TUSCALOOSA, Ala. — University of Alabama sorority and fraternity members, many of whom registered to vote illegally, wrongly swayed a city election after being urged to the polls by illegal offers of booze, concert tickets and peer pressure, a lawyer for a failed candidate told a judge Tuesday.
Attorney James Anderson urged Circuit Judge Jim Roberts to allow an election contest by Kelly Horwitz, who lost a city school board seat to Cason Kirby by 87 votes in August.
Anderson said there were widespread voting irregularities involving members of multiple Greek-letter social organizations at Alabama, where more than 7,000 undergraduates belong to fraternities and sororities
Members of one sorority were forced to remain in a basement until they registered to vote, and emails and Facebook messages went out to members of five sororities urging members or sororities to vote for Kirby, a former student government president at the university, Anderson said.
Members were told they’d receive free admission and alcohol at two bars for voting, Anderson said, but the scheme fell apart after agents with the Alabama Alcoholic Beverage Control Board intervened. As many as 397 fraternity or sorority members may have cast tainted votes after registering improperly because they didn’t meet residency requirements, he argued.
A lawyer for Kirby, Andrew Campbell, asked the judge to stop the challenge before a trial currently set for Oct. 31. Anderson is using unsubstantiated media reports and rumors in an attempt to overturn Kirby’s victory, Campbell said.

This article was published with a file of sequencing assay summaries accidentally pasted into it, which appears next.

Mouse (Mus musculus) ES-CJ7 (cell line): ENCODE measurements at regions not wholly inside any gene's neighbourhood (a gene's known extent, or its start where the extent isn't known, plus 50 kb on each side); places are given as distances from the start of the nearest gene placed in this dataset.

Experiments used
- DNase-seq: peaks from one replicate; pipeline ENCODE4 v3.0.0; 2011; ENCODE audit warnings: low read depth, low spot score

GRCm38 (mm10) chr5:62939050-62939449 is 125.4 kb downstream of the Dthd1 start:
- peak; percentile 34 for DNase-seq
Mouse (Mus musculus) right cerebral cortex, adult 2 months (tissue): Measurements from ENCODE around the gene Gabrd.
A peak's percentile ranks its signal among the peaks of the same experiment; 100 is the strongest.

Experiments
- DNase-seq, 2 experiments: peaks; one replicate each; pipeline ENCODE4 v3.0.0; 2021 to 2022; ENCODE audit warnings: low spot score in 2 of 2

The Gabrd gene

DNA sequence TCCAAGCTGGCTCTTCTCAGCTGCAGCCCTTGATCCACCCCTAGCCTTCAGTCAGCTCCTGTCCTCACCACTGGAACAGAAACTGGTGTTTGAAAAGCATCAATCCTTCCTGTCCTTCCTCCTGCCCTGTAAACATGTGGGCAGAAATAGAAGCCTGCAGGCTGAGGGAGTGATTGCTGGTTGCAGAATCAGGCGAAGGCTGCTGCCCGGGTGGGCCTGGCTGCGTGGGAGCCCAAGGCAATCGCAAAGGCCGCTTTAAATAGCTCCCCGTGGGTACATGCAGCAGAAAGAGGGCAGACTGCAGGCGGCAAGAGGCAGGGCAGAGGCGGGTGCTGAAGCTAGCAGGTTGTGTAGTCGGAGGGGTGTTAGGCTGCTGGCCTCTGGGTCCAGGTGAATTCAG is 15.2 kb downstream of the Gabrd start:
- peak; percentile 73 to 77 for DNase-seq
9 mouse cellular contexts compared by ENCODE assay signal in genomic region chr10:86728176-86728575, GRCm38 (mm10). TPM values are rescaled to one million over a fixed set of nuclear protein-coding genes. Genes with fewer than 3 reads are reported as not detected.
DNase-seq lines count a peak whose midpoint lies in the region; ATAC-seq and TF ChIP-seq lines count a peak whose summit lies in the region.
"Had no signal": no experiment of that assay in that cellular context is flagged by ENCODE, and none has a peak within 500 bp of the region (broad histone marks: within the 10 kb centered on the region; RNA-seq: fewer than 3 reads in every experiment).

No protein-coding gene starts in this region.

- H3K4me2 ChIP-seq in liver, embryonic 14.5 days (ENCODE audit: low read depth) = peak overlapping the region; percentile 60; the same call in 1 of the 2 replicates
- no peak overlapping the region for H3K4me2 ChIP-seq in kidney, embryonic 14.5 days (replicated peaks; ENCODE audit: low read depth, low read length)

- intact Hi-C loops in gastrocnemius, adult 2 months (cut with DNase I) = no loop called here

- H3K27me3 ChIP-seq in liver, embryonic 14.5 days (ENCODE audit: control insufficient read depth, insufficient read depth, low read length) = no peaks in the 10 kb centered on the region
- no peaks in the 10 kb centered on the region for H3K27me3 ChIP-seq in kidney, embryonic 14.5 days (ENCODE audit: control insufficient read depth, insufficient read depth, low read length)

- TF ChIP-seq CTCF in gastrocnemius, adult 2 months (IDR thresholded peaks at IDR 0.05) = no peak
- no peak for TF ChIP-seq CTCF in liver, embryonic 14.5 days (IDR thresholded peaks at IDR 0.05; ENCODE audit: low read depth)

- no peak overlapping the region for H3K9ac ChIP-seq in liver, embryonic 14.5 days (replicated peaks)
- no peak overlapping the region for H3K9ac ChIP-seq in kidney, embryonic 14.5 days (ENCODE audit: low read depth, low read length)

“It’s character assassination. It’s group assassination,” Campbell argued.
Roberts said he would rule as soon as possible on whether to allow a trial over the results of the District 4 election for the Tuscaloosa City School Board, which was held Aug. 27. As much as 85 percent of the district’s population is composed of students, Anderson said, and lawyers said both Horwitz and Kirby courted student votes.
The allegations have cast another cloud over the Greek system at Alabama, where sororities and fraternities occupy multimillion dollar mansions and campus politics are dominated by a Greek-controlled group called “The Machine.”
The election happened around the same time the student newspaper reported and administrators later confirmed that all-White sororities had made membership decisions based on race that prevented minorities from joining.
A campus march was held to protest the racially segregation of the organizations, and sorority recruitment rules were changed following the reports to give alumnae less control over membership offers. University President Judy Bonner said 14 blacks have joined 12 traditionally White sororities, and all the groups have some minority members.
Campbell said some people dislike fraternities and sororities at Alabama, and Horwitz’s allegations were a bid to go after an “evil Greek system.”
“All they’re asking for is the disenfranchisement of a group of voters they don’t like,” Campbell said.
Anderson denied the claim and said Horwitz is only trying to make sure votes were cast properly. Dozens of sorority members registered to vote using the addresses of new sorority houses that didn’t exist before the registration deadline had passed, he said.
“That makes it pretty obvious what happened,” Anderson said.